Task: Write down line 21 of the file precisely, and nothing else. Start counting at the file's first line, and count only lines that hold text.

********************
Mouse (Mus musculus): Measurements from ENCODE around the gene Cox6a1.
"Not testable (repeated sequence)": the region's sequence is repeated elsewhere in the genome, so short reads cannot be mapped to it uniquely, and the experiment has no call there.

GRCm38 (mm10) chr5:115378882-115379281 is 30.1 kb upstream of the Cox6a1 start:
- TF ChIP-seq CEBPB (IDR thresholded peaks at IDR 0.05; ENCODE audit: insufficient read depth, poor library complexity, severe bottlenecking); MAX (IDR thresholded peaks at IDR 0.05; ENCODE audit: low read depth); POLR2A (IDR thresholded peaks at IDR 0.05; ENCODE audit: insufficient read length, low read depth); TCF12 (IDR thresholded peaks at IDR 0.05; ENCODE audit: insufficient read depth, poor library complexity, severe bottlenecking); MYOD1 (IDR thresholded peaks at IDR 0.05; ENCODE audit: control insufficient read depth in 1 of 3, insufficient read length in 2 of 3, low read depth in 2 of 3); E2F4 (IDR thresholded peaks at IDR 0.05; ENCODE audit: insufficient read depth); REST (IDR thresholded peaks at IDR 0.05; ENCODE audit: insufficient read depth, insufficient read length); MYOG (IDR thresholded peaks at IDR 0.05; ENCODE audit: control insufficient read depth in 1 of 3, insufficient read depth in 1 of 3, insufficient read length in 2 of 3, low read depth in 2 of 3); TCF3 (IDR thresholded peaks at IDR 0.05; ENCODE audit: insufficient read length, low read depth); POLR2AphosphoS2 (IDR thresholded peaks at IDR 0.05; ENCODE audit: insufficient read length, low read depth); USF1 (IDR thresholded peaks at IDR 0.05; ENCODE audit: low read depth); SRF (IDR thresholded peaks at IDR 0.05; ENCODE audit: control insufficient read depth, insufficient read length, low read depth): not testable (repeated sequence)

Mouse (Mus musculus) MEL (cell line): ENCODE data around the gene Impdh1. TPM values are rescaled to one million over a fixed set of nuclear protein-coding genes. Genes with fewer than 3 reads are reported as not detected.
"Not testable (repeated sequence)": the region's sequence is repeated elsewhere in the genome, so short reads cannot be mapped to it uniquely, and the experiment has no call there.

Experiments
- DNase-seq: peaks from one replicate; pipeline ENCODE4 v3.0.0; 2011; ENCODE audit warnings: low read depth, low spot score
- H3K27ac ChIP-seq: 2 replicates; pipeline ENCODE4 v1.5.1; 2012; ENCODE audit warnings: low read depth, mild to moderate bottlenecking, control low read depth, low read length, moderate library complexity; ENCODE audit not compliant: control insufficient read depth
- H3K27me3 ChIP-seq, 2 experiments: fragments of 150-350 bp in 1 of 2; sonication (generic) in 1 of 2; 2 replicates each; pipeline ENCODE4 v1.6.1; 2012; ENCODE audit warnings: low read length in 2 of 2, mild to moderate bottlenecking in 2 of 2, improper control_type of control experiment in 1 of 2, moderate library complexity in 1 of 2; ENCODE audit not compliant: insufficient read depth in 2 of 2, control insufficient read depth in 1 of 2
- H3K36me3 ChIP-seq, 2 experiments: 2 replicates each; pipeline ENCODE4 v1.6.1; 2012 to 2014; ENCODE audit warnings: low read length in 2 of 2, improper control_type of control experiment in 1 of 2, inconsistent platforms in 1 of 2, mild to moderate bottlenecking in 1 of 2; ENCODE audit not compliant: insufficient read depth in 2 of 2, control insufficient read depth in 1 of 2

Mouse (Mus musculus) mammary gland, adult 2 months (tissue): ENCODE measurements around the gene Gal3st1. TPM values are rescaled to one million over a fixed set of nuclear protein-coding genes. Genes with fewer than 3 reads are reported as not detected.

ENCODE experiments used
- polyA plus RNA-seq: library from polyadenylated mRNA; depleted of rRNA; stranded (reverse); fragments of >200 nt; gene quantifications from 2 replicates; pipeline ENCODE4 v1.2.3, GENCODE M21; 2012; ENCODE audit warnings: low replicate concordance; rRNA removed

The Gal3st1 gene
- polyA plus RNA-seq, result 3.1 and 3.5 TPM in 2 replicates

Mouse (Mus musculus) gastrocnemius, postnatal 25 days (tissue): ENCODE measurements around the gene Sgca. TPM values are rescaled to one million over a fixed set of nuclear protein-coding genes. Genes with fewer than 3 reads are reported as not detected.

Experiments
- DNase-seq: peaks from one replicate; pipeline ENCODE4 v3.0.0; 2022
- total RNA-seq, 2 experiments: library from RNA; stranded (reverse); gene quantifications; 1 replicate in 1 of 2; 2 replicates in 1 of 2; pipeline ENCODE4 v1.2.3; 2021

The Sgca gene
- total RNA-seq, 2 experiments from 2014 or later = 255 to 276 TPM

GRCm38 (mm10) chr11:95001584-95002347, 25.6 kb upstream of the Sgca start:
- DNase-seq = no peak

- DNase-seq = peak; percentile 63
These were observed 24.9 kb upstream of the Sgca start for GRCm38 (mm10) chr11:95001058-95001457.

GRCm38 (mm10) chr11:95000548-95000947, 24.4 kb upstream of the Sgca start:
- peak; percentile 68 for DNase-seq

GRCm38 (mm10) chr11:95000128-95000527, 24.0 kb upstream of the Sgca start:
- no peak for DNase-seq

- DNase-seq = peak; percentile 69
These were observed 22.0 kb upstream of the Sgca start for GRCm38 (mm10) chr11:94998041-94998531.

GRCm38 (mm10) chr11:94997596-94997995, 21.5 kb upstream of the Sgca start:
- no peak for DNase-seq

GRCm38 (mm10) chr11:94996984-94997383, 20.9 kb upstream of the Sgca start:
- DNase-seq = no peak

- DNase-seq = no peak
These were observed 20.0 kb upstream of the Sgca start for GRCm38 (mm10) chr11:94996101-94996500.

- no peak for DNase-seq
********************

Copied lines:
The Sgca gene